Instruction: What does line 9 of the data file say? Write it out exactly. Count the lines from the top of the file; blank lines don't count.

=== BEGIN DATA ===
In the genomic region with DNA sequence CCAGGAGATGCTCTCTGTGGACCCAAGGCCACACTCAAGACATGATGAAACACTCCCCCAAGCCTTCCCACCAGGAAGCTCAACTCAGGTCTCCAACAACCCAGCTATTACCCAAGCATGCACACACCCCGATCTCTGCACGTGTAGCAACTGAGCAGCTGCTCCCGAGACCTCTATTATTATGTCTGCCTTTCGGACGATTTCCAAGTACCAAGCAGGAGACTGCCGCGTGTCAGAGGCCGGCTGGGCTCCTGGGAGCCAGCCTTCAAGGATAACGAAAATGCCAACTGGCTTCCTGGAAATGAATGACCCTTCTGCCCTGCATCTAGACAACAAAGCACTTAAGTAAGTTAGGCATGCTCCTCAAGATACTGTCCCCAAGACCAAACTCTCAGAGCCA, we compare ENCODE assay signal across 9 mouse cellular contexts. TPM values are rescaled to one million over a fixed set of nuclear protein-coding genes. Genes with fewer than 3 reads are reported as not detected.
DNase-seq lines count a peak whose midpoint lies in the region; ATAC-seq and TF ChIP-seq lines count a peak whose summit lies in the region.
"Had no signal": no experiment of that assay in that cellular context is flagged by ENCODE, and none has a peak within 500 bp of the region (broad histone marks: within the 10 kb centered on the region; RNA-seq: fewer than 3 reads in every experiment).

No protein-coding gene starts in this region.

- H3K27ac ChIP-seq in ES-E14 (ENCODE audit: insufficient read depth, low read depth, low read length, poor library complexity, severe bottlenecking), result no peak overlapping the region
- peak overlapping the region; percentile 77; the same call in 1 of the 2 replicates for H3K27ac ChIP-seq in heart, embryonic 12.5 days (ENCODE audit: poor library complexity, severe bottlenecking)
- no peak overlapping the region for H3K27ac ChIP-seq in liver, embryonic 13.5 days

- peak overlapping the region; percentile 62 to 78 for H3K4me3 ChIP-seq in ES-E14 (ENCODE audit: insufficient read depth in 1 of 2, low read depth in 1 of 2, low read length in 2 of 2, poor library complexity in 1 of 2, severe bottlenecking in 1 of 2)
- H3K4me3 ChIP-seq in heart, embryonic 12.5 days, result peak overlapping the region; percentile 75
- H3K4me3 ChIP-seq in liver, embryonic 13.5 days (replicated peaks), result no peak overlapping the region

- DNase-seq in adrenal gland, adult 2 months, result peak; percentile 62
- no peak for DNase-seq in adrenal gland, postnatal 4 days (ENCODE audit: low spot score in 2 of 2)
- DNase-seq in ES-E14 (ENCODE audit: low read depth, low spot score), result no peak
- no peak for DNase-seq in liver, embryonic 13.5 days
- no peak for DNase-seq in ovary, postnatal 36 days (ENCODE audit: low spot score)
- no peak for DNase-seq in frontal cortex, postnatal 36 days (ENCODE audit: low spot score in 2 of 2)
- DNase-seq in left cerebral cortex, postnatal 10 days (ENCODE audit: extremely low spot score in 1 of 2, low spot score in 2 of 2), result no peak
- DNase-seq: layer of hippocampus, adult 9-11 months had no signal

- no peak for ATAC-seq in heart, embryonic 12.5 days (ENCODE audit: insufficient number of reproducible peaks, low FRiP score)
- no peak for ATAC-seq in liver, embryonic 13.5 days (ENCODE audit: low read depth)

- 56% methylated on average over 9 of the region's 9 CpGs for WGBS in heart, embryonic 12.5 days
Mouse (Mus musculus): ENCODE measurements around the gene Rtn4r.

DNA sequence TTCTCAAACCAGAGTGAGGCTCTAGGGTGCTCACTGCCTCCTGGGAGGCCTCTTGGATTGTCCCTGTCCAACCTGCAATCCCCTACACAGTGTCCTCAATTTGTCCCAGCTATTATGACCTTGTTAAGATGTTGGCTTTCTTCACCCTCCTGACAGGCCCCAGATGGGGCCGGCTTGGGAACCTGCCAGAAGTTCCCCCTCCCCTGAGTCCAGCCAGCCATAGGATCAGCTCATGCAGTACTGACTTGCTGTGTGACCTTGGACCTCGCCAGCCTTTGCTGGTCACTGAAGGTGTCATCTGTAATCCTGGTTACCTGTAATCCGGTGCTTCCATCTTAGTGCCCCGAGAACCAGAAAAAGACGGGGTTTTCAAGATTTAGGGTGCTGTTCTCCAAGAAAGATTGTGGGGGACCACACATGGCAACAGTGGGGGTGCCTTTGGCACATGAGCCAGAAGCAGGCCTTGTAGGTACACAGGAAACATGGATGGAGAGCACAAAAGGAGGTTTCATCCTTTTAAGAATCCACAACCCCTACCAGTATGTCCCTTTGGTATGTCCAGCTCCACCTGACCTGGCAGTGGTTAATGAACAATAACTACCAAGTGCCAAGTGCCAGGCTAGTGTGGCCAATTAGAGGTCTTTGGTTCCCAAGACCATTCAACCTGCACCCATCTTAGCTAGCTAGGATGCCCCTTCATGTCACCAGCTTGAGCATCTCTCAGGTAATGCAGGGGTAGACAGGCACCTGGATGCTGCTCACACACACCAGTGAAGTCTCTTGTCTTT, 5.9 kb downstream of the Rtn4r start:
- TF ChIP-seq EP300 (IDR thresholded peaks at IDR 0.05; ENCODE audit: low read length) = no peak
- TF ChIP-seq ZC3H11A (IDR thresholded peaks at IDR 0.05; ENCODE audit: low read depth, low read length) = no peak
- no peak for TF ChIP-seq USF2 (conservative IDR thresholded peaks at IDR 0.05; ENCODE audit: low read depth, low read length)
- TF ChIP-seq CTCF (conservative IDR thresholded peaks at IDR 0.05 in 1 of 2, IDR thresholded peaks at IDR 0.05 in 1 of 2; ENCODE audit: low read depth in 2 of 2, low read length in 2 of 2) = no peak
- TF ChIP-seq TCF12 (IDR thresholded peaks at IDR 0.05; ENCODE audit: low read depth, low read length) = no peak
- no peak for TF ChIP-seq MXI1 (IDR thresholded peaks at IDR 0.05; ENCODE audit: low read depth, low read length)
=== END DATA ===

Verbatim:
- H3K4me3 ChIP-seq in heart, embryonic 12.5 days, result peak overlapping the region; percentile 75